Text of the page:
Joe Alcock

A few months ago, the editors of Evmedreview decided to open an Op-Ed feature and asked Joe Alcock if he would kick this new venture off by writing a series of op-ed articles, once a month. Thankfully, Joe agreed and this is the first article of the new Op-Ed feature. In a week or so this, and all future op-eds, will be moved to a dedicated Op-Ed page which can be easily accessed from the home page. We want to take this opportunity to thank Joe immensely for taking this on. The idea of the op-ed is that it should act as a target article for commentary – to spark a debate and exchange of thoughts and ideas. We want you all to volunteer comments! They can be constructively critical or complementary. Just email to [email protected] and we will review them and post them!


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Disabling the smoke detector in sepsis

Joe Alcock

The pharmaceutical company was Eisai, a Japanese firm. The drug was eritoran, an investigational drug to treat sepsis, a condition that is the second leading cause of death among intensive care patients. By inhibiting inflammation in sepsis, eritoran was lauded as a potential blockbuster drug. It had shown great promise in reducing mortality in pre-clinical trials. In 2010 a phase II clinical trial of eritoran showed that it was apparently safe in humans, and the results also suggested lower mortality in those with severe sepsis. Eritoran was supposed to make the company millions, and the investors rich too.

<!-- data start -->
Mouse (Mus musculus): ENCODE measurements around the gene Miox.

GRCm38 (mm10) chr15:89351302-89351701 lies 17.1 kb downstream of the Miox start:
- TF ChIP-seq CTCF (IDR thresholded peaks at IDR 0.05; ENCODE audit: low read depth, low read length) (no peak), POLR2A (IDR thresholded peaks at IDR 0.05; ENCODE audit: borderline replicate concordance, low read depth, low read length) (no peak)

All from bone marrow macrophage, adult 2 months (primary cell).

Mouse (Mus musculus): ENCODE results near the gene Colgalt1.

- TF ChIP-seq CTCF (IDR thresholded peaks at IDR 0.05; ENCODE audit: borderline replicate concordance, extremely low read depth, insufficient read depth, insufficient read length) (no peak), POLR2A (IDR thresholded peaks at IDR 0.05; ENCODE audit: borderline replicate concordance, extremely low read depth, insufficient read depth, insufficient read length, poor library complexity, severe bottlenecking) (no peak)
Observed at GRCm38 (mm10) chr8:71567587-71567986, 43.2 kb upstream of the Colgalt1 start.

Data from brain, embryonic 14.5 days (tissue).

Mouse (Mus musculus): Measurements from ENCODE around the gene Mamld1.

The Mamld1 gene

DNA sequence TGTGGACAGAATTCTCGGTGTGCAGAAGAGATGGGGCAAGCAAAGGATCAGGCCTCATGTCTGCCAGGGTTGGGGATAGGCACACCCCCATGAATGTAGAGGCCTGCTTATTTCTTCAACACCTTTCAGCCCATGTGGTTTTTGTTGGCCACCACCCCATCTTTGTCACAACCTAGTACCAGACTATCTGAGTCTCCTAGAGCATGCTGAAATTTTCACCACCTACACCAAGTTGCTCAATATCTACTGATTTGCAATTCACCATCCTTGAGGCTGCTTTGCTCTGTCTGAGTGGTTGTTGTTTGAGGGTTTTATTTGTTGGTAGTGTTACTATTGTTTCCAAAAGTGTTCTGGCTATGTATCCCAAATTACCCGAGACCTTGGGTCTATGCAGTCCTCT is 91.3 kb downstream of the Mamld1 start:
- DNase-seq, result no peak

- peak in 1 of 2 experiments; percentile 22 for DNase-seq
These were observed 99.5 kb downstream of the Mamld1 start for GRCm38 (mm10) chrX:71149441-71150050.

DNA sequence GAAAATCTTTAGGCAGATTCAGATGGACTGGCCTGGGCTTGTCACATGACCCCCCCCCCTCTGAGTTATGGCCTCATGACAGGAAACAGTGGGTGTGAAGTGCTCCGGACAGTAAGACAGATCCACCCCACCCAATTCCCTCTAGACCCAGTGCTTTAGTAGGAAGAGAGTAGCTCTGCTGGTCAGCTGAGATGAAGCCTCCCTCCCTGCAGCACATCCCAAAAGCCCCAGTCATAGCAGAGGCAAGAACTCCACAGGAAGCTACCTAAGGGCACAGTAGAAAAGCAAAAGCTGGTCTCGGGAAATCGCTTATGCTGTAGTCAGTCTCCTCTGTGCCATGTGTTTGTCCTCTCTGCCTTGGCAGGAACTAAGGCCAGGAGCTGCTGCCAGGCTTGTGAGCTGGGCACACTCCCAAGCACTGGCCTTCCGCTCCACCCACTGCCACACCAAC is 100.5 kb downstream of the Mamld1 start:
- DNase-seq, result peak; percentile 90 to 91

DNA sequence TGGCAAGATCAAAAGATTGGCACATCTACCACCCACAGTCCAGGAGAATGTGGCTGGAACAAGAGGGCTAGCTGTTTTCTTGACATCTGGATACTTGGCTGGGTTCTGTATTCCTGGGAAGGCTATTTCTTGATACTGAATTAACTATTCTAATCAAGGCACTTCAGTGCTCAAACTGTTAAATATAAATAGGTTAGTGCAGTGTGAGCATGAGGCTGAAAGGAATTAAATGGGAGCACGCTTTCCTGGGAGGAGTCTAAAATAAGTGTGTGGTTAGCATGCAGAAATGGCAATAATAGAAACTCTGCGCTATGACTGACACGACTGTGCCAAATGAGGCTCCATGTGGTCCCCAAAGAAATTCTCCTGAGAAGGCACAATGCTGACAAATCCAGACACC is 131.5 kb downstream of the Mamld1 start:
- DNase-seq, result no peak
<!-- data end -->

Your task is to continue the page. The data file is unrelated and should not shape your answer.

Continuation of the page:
It did not work out that way. In 2013, JAMA published the results of the final phase 3 clinical trial necessary for FDA approval of eritoran. This was the ACCESS trial, a randomized controlled trial involving 1961 patients with sepsis assigned to eritoran versus placebo. Unfortunately for Eisai and its investors, eritoran did not improve survival at 28 days and at 1 year. The drug never made it to market, and it joined an impressive and growing list of failed drugs for sepsis.

Was this just another failed pharmaceutical R&D venture? Or was this result predictable with a little knowledge of evolutionary medicine?

Randolph Nesse coined the term smoke detector principle to explain why some people display an exaggerated response to threats, perceived and real, resulting in anxiety disorders and panic. He writes “False alarms are to be expected” because of uncertainty about the nature of a threat. That alarming noise behind you that triggers an involuntary intake of breath and a racing heart might simply be a harmless falling branch, or a charging grizzly bear. The overreaction to the falling branch evolved because hair-trigger reactions protect us from the far greater cost of being eaten alive.